The entire marijuana market has been labelled as a bubble by many pundits. Most institutional investors wouldn’t touch pot stocks with a barge pole, and for a good reason.
The volatility in the cannabis market is “profoundly unfathomable,” and the euphoric party is probably going to end up in a scenario where most will suffer from a nasty hangover. While the opportunity to get rich quickly is there, so too are your chances of losing your shirt and, if you’ve invested on a margin, your pants, too. Many speculators have gotten filthy rich already, and for the ones that have cashed out, there will be other late entrants that’ll be left to pay the bill.
Like it or not, every day we’re getting closer to reaching the peak in pot stocks. And, as we know, no alarm goes off when this finally happens.
The insane volatility exhibited by Tilray stock, I believe, is an indication that marijuana investors are partying like it’s 1999. To those who invested in tech stocks in the late 90s, the smell in the marijuana market is all too familiar.
Expectations are too high for a commodity in an environment where product differentiation will be nearly impossible. Legalization day may be seen as some positive event that’ll catapult pot stocks further, but in reality, it’s judgement day. And it’s to be feared, especially by investors who’ve plowed cash into relatively unknown pot stocks without doing their homework. Most marijuana producers with no durable competitive advantages will probably cease to exist, like so many tech startups did during the dot-com bubble.
In the midst of the dot-com wreckage rose Amazon.com — a name that everybody hoped to own when they scattered their chips across various names on the roulette table. Looking back, nearly two decades later, and it’s clear that Amazon was “the stock to own,” but in the heat of the moment, it didn’t get the attention it deserved with hundreds of other inferior firms setting up shops of their own.
Canopy Growth (TSX:WEED)(NYSE:CGC) is an established name in the bubbly space that I believe will be the Amazon of the marijuana industry. Many small cannabis firms with no durable competitive edge are going to get wiped out come the big marijuana market meltdown, and after the dust settles, Canopy will be one of the few behemoths that’ll rebound and profit as the nascent industry matures.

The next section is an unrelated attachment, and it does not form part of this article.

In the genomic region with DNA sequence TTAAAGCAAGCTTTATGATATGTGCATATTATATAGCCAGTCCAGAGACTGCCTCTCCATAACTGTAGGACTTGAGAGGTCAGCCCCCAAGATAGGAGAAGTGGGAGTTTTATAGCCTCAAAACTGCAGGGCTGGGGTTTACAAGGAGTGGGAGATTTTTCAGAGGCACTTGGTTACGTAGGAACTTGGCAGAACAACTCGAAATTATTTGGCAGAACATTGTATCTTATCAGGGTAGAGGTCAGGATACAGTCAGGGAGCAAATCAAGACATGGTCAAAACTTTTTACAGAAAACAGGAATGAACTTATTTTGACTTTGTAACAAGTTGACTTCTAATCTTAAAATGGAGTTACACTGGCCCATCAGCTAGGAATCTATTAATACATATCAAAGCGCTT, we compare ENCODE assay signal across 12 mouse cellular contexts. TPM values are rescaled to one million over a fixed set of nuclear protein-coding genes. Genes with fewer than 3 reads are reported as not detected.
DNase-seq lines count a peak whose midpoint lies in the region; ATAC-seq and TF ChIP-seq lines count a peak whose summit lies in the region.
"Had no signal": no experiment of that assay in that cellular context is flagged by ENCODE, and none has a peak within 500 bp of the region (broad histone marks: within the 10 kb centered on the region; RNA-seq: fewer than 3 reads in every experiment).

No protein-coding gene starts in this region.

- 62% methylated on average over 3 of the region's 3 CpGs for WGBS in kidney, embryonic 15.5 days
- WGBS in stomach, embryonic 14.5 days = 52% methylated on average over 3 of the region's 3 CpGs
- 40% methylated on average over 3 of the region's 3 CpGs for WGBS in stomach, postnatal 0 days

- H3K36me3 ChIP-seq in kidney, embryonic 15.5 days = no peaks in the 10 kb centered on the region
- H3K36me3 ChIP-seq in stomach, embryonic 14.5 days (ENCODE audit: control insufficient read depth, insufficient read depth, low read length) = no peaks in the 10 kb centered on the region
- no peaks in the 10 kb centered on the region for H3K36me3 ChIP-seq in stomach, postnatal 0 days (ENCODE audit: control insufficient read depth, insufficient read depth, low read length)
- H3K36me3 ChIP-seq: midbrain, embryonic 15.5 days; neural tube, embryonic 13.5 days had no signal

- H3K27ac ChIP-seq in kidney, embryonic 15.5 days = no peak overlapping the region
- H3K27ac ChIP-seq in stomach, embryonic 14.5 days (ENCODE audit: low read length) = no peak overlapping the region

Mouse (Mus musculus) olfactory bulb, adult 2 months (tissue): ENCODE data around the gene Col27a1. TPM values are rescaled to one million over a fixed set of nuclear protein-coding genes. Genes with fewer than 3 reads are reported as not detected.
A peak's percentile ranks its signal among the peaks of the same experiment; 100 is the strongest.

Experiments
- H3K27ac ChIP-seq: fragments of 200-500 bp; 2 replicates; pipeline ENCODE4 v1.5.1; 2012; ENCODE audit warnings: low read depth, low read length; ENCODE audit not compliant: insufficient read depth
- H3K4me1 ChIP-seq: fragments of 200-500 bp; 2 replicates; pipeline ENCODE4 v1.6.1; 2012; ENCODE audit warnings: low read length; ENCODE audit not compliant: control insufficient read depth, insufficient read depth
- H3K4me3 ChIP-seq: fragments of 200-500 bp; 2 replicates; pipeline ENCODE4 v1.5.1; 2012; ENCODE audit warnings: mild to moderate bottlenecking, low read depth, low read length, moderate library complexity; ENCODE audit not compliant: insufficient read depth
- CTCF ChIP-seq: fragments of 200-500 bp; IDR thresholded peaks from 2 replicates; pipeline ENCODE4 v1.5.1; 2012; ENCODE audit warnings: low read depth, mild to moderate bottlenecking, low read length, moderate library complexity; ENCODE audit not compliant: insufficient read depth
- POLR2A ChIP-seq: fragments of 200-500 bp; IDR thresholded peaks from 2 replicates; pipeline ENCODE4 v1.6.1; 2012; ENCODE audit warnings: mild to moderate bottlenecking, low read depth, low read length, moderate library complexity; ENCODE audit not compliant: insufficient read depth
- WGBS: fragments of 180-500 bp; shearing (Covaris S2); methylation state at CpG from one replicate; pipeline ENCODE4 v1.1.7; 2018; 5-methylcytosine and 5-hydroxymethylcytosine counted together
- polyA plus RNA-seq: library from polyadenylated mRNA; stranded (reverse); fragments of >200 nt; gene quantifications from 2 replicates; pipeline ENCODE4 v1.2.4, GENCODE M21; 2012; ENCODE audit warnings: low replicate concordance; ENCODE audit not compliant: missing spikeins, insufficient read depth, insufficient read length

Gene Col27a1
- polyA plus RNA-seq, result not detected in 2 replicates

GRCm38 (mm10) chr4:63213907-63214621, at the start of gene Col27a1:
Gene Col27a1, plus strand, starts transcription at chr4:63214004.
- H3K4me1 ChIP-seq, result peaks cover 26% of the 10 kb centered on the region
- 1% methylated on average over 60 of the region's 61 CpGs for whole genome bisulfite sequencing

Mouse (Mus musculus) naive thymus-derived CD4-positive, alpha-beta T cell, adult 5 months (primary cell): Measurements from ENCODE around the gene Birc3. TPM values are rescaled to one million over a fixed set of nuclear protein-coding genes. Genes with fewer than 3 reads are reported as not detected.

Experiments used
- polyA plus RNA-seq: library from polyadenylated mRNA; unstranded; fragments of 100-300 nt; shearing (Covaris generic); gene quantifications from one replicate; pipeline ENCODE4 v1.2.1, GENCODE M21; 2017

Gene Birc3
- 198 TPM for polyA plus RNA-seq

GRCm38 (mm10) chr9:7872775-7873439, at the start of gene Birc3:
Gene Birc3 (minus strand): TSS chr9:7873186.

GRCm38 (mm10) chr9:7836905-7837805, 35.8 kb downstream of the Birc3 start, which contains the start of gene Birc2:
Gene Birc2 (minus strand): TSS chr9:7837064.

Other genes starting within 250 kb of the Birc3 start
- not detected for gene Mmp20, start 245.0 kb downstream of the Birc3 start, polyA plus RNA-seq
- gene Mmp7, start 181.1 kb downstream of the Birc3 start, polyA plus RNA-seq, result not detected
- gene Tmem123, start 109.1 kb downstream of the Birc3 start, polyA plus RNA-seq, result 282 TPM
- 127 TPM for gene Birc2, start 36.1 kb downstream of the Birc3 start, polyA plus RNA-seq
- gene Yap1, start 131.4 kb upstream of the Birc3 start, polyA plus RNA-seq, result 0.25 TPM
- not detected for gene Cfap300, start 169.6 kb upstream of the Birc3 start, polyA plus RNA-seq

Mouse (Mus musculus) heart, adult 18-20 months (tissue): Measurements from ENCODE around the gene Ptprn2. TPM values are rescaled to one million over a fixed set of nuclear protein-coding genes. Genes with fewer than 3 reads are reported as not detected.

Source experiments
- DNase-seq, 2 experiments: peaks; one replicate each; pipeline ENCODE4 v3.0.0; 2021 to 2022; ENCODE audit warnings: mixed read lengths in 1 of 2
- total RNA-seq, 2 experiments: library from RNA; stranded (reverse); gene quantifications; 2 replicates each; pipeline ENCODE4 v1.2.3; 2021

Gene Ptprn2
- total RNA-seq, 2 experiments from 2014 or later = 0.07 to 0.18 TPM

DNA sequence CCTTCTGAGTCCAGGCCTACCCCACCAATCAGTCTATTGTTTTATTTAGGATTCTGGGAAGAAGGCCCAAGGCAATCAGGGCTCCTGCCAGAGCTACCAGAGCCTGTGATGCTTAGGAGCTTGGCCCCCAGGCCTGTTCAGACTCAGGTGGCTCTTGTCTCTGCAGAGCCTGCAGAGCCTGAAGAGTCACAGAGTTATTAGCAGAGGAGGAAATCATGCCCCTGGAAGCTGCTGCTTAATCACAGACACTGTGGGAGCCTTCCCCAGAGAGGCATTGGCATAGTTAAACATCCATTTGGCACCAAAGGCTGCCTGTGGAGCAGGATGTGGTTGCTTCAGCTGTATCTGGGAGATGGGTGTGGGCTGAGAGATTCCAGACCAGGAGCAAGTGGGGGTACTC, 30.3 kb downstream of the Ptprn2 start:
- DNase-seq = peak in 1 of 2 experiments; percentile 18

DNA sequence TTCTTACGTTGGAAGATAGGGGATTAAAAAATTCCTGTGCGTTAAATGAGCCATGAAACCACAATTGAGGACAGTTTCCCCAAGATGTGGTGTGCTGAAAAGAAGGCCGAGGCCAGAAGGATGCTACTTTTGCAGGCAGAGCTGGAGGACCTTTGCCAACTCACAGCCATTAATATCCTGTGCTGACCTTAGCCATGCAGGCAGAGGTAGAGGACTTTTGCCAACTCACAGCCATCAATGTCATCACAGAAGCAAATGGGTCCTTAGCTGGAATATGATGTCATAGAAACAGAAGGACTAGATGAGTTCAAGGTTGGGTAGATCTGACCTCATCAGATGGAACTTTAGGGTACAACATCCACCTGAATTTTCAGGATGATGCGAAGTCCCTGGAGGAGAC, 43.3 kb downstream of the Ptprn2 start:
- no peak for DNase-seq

Many analysts have come to an agreement that the next step for the marijuana market is consolidation. While inevitable, I think a massive crash will happen before a majority of the consolidation activities are conducted.
Of all Canadian marijuana producers, Canopy appears best prepared to deal with such an implosion with its impeccable stewardship led by Bruce Linton, its strong cash position, and, most importantly, its dance partner in Constellation Brands, which now has a sizable Canopy stake. These attributes, I believe, put Canopy head and shoulders above the competition, and come the next crash, Canopy will have plenty of dry powder on the sidelines to scoop up the assets of its borderline insolvent competitors at liquidation prices.
With a large investment from Constellation Brands, Canopy looks like the only one with a dance partner. And when it comes time to tango (when the next cannabis crash happens), many other cannabis companies are going to see their market values go up in smoke, as Canopy gets a jolt from its biggest investor to ride out the rough waters.
Stay hungry. Stay Foolish.
This article represents the opinion of the writer, who may disagree with the “official” recommendation position of a Motley Fool premium service or advisor. We’re Motley! Questioning an investing thesis — even one of our own — helps us all think critically about investing and make decisions that help us become smarter, happier, and richer, so we sometimes publish articles that may not be in line with recommendations, rankings or other content.
John Mackey, CEO of Whole Foods Market, an Amazon subsidiary, is a member of The Motley Fool’s board of directors. Fool contributor Joey Frenette has no position in any of the stocks mentioned. David Gardner owns shares of Amazon. The Motley Fool owns shares of Amazon.